By Islam Abdel-Rahman, International Studies Postgraduate, University of Warwick.
Between entering Tahrir square under fire and darkness in 2011, and leaving Rabaa square under fire and smoke in 2013, my life has changed a lot. Actually it is not just my life: the lives of many Egyptians and maybe the entire region has turned upside down. The changes Egypt witnessed, and this can be applied to some extent to the whole region, in the past 30 months is more different than what it has seen in the past three decades. When I use the word “Change“, I really mean it, and as a destiny, I was a part of this change.
Being an Egyptian, I first started as a protester like the millions who took to streets at that time, but as a physician, I managed to volunteer in Tahrir square field hospital. Here, I also established a media centre, which was a window to the world about the noble sacrifices Egyptians made to snatch their freedom. After ousting Mubarak, everybody thought what Egypt could look like after six decades of military rule. I joined the foreign affairs committee of the Freedom and Justice Party, which managed to become the largest party in Egypt in terms of member size or seats in the parliament. That parliament was dissolved after six months; yet hopes of democracy continued. I was involved in the presidential campaign of the party candidate who later became the first elected president in the entire Egyptian history, Mohammed Morsi.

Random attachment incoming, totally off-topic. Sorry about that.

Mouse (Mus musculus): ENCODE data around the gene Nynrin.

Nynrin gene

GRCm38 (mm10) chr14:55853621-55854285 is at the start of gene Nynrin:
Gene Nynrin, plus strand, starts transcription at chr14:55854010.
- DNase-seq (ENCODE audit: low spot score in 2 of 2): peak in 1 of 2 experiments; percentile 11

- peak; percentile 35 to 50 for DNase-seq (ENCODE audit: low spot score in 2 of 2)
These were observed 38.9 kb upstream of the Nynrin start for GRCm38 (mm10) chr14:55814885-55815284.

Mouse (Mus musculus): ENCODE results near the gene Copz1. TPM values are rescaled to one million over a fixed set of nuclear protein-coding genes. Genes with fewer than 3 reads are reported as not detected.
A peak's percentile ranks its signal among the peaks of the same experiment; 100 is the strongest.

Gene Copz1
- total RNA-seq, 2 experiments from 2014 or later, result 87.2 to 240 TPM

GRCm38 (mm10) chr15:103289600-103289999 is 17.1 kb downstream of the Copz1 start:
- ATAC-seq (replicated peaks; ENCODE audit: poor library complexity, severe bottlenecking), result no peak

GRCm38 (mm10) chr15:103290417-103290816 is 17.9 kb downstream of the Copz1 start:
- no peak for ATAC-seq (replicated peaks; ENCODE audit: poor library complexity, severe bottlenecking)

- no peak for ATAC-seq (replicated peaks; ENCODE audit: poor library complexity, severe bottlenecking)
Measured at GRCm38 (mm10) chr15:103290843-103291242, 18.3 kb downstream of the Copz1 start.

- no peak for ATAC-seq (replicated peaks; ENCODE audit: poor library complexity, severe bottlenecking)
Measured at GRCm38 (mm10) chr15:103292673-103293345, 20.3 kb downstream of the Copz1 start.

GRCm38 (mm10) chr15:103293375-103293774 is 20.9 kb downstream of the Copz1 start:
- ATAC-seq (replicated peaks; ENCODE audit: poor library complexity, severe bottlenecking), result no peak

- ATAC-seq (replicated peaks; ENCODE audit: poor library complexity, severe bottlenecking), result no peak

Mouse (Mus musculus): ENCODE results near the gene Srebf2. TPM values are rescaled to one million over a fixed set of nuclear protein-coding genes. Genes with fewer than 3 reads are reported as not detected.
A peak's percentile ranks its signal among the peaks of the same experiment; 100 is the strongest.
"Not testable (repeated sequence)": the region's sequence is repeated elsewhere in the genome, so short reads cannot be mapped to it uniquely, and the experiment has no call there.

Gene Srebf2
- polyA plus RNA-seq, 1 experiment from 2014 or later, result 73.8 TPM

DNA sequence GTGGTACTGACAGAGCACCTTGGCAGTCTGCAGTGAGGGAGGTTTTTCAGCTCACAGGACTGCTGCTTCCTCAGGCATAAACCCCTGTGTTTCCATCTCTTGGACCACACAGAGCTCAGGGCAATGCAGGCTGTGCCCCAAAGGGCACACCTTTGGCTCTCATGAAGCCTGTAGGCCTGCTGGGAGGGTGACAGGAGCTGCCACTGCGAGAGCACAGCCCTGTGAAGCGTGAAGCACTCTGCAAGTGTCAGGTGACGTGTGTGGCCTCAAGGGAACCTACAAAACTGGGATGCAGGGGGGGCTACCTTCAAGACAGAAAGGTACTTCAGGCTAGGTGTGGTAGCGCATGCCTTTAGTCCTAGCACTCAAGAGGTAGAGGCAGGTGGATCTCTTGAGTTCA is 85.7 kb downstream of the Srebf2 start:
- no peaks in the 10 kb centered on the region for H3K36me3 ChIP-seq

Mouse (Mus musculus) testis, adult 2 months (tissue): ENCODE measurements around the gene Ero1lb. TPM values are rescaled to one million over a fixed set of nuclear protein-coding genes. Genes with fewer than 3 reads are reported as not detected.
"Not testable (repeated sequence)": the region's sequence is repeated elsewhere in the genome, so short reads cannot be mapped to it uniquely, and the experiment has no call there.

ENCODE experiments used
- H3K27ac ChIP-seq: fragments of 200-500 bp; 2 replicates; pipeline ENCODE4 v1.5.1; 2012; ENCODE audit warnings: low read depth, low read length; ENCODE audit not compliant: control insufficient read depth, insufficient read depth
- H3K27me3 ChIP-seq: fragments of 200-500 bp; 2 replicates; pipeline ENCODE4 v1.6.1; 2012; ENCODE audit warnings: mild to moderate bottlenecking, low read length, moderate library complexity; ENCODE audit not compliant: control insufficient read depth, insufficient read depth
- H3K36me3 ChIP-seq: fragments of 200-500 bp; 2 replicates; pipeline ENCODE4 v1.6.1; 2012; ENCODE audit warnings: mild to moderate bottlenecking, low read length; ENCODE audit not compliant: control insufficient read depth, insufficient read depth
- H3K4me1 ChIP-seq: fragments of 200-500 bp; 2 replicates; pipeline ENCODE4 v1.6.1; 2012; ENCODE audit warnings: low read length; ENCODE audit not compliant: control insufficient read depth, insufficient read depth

As a member of foreign affairs committee, I had large dreams about how Egypt could restore its vital rule in the region, and in the world, like it played before – but this time as a constitutional democracy. Although we worked hard on this, it seems that what we thought had gone forever was just dormant.
It has just been one year and a military coup took place – not just removing the elected president, but suspending constitution, dissolving upper house of parliament and reinstating the police state again.
Everything seemed to be returned to square one. I returned to be a protester in streets calling for democracy and freedom along with millions of people who refused to surrender to military rule again. I also volunteered in the field hospital of Rabaa square, and witnessed the worst massacre in modern Egyptian history. However, even with this brutality, Egyptians never became afraid and insisted on their legal demands of freedom and dignity.
Some may wonder if the Arab Spring was for the good or bad of the people. I say it is so early to verdict this as we just see the beginning of it. However if you ask me about my own opinion, I would say that from what I saw in the eyes of the young people, the students and even the children, what they are seeking and sacrificing for, they will undoubtedly get… Their freedom.